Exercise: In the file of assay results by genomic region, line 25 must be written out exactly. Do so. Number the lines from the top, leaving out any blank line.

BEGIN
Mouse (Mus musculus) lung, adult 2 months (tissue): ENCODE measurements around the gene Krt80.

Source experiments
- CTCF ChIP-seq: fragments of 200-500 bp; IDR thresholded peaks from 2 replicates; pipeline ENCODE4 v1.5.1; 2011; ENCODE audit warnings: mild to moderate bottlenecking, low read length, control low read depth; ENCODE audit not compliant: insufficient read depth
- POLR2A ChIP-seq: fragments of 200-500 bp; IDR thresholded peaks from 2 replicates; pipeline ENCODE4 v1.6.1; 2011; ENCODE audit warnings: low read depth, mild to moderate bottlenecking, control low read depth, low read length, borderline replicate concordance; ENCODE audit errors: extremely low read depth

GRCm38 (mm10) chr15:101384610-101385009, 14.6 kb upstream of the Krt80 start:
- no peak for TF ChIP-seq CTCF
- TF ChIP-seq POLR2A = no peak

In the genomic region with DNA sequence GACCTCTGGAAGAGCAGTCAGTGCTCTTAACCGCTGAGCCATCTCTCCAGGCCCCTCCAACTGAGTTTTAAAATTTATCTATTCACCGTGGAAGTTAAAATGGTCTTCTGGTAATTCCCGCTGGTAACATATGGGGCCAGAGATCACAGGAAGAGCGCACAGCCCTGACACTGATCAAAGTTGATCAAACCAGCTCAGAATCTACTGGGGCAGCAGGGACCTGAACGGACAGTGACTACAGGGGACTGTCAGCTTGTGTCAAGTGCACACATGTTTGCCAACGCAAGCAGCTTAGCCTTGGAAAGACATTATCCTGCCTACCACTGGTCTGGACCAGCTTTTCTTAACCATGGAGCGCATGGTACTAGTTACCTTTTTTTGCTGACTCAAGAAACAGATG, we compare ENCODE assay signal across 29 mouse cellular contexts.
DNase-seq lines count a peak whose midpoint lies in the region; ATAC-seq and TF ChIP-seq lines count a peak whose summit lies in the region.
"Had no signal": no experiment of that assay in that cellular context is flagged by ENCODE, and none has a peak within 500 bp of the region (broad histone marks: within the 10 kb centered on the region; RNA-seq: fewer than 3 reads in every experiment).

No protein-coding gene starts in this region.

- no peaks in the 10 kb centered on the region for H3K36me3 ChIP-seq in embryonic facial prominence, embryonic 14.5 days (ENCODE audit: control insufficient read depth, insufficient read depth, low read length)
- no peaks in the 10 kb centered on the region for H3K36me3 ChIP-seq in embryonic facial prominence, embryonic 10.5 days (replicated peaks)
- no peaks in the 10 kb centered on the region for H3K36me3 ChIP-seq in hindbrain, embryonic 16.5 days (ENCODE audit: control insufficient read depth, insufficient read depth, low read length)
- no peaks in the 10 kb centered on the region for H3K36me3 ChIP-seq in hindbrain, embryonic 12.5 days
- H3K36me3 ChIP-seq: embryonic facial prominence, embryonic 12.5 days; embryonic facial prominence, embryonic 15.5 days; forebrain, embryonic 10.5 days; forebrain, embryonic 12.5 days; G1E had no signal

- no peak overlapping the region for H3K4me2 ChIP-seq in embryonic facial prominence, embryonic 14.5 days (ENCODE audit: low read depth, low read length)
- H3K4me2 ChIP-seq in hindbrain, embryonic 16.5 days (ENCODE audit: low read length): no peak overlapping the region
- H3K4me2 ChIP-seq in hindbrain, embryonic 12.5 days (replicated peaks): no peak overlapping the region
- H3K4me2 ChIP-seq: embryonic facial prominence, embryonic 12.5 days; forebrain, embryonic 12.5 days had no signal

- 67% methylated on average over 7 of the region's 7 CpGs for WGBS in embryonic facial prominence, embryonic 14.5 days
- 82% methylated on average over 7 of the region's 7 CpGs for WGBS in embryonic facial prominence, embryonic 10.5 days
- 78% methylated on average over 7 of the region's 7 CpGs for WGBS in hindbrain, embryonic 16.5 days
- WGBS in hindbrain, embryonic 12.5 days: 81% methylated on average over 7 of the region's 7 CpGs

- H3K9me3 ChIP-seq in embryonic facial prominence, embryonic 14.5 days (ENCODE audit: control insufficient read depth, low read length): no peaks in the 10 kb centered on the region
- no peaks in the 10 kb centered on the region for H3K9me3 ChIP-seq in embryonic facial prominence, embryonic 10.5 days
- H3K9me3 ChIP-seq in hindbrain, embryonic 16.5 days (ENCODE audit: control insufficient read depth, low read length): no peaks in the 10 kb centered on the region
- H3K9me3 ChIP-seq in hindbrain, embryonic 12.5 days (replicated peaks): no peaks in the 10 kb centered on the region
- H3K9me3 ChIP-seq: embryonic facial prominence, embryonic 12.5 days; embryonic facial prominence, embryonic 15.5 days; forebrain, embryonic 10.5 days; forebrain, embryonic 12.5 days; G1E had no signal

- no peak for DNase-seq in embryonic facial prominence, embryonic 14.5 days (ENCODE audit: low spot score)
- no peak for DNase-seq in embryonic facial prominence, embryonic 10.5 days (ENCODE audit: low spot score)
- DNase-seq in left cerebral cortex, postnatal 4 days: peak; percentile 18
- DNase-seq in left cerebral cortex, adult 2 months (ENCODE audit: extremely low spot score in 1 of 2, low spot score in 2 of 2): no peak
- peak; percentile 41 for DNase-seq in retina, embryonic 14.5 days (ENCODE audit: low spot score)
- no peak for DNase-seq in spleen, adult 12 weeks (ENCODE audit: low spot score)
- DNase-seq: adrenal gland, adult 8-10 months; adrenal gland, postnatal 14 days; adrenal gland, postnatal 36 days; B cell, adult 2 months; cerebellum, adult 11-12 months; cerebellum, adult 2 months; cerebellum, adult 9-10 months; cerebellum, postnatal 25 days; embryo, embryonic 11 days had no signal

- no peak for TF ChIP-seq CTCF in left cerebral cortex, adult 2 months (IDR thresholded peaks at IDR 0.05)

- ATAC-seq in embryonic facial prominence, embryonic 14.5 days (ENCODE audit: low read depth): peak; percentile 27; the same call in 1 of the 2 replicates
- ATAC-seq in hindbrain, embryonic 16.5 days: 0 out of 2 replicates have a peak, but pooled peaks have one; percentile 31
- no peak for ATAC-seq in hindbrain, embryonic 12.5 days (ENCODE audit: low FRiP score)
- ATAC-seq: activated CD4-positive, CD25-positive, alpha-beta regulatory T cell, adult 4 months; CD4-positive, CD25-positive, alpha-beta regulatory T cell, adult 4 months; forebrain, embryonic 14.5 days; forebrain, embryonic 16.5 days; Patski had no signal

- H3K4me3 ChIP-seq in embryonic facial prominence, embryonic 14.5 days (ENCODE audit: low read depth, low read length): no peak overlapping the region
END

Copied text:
- H3K9me3 ChIP-seq in embryonic facial prominence, embryonic 14.5 days (ENCODE audit: control insufficient read depth, low read length): no peaks in the 10 kb centered on the region